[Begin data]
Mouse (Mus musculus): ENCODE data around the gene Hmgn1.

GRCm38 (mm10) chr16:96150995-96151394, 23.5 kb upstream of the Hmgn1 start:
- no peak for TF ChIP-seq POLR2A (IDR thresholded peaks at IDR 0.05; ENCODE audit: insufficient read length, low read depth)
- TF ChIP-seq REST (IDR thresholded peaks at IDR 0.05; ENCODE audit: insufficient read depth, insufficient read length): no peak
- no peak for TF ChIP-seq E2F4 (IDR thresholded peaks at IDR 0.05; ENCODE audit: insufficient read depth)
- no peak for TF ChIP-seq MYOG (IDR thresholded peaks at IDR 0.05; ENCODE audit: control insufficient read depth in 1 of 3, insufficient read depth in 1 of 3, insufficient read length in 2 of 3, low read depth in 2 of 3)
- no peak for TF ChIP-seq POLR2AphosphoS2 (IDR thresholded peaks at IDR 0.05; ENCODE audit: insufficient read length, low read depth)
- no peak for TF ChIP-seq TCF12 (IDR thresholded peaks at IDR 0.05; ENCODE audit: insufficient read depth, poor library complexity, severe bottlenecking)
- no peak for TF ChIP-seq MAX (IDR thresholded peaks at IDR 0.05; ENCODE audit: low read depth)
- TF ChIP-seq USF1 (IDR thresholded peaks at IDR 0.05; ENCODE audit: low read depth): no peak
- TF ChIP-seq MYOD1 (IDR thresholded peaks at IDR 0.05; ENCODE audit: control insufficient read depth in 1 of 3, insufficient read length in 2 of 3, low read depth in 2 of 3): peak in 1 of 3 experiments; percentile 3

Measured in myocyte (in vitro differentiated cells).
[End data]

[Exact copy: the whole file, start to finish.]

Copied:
Mouse (Mus musculus): ENCODE data around the gene Hmgn1.

GRCm38 (mm10) chr16:96150995-96151394, 23.5 kb upstream of the Hmgn1 start:
- no peak for TF ChIP-seq POLR2A (IDR thresholded peaks at IDR 0.05; ENCODE audit: insufficient read length, low read depth)
- TF ChIP-seq REST (IDR thresholded peaks at IDR 0.05; ENCODE audit: insufficient read depth, insufficient read length): no peak
- no peak for TF ChIP-seq E2F4 (IDR thresholded peaks at IDR 0.05; ENCODE audit: insufficient read depth)
- no peak for TF ChIP-seq MYOG (IDR thresholded peaks at IDR 0.05; ENCODE audit: control insufficient read depth in 1 of 3, insufficient read depth in 1 of 3, insufficient read length in 2 of 3, low read depth in 2 of 3)
- no peak for TF ChIP-seq POLR2AphosphoS2 (IDR thresholded peaks at IDR 0.05; ENCODE audit: insufficient read length, low read depth)
- no peak for TF ChIP-seq TCF12 (IDR thresholded peaks at IDR 0.05; ENCODE audit: insufficient read depth, poor library complexity, severe bottlenecking)
- no peak for TF ChIP-seq MAX (IDR thresholded peaks at IDR 0.05; ENCODE audit: low read depth)
- TF ChIP-seq USF1 (IDR thresholded peaks at IDR 0.05; ENCODE audit: low read depth): no peak
- TF ChIP-seq MYOD1 (IDR thresholded peaks at IDR 0.05; ENCODE audit: control insufficient read depth in 1 of 3, insufficient read length in 2 of 3, low read depth in 2 of 3): peak in 1 of 3 experiments; percentile 3

Measured in myocyte (in vitro differentiated cells).